Briefly, On the accusations of the (God forbid) “atheism” of Marx and Lenin by the right- From a Christian and a Communist

Yes, Marx and Lenin were atheists! Do you know what else? Buddha was a Buddhist. Martin Luther King was a Christian. Malcom X was a Muslim. Great men are great regardless of their religious convictions. Your attempts to slenderize Marx and Lenin for being atheists are wholly baseless. Were they wrong for being atheists? I believe so, but their criticism of religion was not unfounded.

What has “christian charity” done to lift broadly, the toiling masses out of extreme poverty? What has mindfulness done to improve the material conditions of the poor? They are not wrong in their criticism, if anything, they were atheists out of love for working people, out of their desire for the complete freedom of working people. And yes, I say that as both a Christian and a communist. That is your first mistake.

Your second is the ignorant accusation that atheism implies immorality and malevolence. I am friends with many atheists, some of the best, most loving, most dedicated, most compassionate and inspiring people I know happen to be atheists. Religious belief is absolutely no indication whatsoever of a persons ability to feel empathy and to be a decent person and an implication of such indicates a lack of empathy, something that is, to put it bluntly, inhuman.

Reasons For The Coming Socialist Revolution

The rapidly increasing technological boom of the productive forces can but only constitute an increase in the contradictions between the two antagonistic social classes in our society: the proletariat and the bourgeoisie. In the past 30 years we have witnessed the most rapid increase in the revolutionizing process of the productive forces on account of the bourgeoisie. We know that, according to Marx, that “The bourgeoisie cannot exist without constantly revolutionising the instruments of production, and thereby the relations of production, and with them the whole relations of society.” The period in time where these antagonisms become most apparent in the most advanced capitalistic countries (not the backward countries which made revolution in the 20th century due specifically to the conditions of imperialism) came far later than Marx predicted, indeed we are living in the era Marx spoke of. It must be said that Marx was no mystical prophet, all he did was analyze the workings and inner mechanisms of the capitalist system scientifically and come to a conclusion. But there can be no doubt that we are in the era of the coming socialist revolution. Not because these social antagonisms increase and flux as they always do, but for several key reasons (and I’m sure I am leaving some out):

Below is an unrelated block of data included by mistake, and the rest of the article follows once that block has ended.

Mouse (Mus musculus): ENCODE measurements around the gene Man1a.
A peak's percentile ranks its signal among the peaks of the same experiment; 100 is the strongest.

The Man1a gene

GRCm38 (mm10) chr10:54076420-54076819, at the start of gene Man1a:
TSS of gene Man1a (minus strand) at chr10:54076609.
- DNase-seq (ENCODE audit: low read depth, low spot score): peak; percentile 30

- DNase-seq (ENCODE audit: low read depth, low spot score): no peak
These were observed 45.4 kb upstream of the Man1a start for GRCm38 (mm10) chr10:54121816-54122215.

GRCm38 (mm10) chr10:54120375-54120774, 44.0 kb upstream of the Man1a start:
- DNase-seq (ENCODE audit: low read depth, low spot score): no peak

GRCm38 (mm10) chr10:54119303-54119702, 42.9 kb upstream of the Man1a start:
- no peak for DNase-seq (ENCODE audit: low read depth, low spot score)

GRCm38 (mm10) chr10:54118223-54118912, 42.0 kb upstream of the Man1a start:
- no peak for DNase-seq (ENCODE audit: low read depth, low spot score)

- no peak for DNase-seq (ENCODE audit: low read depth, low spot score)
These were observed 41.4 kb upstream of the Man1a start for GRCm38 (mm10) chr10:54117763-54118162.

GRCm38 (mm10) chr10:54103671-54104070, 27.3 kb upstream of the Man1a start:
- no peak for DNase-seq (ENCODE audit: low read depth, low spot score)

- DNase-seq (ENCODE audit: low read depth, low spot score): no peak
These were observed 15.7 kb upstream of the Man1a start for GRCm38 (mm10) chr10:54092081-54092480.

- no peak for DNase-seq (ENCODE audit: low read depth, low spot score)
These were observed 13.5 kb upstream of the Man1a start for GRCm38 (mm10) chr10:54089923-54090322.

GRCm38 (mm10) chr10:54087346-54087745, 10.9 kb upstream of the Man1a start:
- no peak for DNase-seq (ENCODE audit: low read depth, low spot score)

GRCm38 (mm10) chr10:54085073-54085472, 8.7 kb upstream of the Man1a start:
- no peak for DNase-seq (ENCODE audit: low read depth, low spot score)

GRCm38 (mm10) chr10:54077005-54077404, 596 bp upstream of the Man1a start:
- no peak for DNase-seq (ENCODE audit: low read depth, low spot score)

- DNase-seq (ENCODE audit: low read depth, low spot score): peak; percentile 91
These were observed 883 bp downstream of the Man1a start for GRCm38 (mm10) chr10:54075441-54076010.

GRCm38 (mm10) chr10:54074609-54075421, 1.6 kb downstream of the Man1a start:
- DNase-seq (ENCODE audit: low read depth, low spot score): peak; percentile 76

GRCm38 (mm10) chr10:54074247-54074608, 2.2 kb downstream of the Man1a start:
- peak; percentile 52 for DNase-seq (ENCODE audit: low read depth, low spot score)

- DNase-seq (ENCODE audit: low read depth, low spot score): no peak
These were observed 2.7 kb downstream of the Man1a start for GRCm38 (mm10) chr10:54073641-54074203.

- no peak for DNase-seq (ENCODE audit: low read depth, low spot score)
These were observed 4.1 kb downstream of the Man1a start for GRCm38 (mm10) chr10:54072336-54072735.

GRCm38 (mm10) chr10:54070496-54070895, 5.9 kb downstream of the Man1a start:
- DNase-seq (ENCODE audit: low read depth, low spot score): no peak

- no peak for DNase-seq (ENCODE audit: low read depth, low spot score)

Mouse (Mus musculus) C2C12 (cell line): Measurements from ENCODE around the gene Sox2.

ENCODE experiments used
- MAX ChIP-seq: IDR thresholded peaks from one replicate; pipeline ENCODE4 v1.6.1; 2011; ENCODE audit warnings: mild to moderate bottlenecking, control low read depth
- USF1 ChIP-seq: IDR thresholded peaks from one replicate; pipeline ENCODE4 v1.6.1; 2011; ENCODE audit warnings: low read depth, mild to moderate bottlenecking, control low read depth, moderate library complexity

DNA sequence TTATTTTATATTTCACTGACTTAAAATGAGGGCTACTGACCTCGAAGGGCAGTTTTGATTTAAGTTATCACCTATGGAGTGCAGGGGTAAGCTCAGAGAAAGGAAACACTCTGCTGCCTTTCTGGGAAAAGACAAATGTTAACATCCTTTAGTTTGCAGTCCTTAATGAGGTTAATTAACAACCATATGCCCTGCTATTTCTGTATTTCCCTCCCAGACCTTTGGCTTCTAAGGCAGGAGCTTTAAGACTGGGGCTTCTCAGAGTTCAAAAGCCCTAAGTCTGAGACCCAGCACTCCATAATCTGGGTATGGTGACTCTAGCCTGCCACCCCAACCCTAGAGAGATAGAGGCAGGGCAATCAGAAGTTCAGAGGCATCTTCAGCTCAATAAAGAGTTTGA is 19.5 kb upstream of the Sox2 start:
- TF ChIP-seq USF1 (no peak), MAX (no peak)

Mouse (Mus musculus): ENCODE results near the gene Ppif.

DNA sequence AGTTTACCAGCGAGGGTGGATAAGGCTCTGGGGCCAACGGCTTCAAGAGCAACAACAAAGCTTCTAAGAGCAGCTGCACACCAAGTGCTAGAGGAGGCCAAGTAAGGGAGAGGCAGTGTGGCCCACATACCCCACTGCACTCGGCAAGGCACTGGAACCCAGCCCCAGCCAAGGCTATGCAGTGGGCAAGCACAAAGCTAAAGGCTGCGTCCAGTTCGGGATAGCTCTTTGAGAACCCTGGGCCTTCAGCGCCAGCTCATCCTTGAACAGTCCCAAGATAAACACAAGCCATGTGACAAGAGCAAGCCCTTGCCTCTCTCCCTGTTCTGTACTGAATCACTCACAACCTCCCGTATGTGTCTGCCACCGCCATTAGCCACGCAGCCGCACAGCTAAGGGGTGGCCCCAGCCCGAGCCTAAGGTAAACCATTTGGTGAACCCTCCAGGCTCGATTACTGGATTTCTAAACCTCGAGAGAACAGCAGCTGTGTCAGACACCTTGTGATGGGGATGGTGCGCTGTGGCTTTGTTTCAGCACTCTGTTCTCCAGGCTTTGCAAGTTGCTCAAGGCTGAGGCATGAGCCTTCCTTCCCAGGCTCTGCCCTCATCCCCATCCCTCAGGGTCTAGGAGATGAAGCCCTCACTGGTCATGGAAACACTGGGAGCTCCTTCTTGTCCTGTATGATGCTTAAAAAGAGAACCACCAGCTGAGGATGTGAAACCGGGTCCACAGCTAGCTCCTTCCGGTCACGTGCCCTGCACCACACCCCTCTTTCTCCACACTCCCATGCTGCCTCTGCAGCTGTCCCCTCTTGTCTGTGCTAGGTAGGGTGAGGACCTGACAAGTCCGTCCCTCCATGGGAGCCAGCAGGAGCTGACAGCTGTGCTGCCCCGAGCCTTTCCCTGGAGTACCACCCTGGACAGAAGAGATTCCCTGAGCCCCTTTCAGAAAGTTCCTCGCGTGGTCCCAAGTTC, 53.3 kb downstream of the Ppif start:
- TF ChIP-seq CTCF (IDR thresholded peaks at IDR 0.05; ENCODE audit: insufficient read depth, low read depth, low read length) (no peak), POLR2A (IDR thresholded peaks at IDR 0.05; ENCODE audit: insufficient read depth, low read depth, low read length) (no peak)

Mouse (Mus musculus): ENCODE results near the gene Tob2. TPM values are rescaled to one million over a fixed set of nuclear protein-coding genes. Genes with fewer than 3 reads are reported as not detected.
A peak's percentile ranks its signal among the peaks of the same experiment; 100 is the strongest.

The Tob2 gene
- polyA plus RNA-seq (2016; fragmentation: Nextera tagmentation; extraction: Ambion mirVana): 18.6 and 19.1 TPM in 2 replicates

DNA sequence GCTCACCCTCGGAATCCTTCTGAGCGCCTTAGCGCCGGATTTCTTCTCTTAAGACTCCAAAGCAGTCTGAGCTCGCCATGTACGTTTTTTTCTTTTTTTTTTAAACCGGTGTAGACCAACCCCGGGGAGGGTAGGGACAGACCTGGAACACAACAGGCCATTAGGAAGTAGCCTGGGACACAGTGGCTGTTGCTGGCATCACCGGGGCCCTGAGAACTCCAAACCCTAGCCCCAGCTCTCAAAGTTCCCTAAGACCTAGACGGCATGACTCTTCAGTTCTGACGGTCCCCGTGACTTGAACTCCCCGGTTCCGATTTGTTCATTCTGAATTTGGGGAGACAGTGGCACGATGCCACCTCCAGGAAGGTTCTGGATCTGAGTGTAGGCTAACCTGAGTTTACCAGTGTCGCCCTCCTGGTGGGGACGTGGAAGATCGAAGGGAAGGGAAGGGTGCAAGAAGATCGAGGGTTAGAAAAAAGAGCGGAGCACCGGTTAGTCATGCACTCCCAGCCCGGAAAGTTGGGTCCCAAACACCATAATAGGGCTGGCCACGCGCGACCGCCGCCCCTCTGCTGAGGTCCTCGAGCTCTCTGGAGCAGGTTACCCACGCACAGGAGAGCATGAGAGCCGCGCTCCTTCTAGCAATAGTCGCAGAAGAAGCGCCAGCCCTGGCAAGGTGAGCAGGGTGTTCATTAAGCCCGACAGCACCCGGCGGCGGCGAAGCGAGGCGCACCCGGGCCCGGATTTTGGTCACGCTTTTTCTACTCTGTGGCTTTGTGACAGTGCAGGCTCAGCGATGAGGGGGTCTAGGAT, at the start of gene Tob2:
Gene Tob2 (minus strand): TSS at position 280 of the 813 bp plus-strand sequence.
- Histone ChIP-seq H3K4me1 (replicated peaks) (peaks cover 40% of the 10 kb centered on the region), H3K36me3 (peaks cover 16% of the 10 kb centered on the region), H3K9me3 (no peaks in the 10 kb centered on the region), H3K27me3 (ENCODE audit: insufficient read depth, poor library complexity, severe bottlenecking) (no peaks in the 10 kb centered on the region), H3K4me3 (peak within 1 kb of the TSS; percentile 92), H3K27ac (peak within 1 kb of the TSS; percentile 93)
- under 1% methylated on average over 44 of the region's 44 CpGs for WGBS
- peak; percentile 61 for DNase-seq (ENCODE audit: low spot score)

1.) Capitalism has revolutionized society (just as Marx knew it would), but in doing so it has raped the earth or more specifically; the prospects of future human development on the earth. If capitalism continues (even with regulations) it will bring an end to all human life on earth.
 
2.) In the past it could always be said by bourgeois economists that one key benefit of capitalism was that, even after 25 years or so of dictatorship, it always led to the development of a liberal democratic republic (bourgeois democracy). But now even bourgeois economists are admitting that the most efficient capitalistic countries today are ‘not’ democratic countries, but in the most authoritarian countries, take China for instance. This so-called Capitalism with Asian Values (no relation to race but to region) is far exceeding the productive capacity of the (now dying) Social-Democratic countries in Europe, Neoliberal capitalism of the United States, and Latin American capitalism. If capitalism continues, it will continue to gradually become divorced from democracy altogether.
 
3.) The aforesaid rapid increase in technological (and general commodity) innovation is the only way the bourgeoisie can exist. This rapid increase is bound to bring with it a rapid increase in the contradiction between the two social classes of the proletariat and the bourgeoisie. (For example: Wages have not increased with productivity -as they always have- since the early 1970’s, income inequality is higher than it has ever been, minimum wage is not enough to survive if living alone.) This will inevitably lead to socialism (a broad term) in one form or another.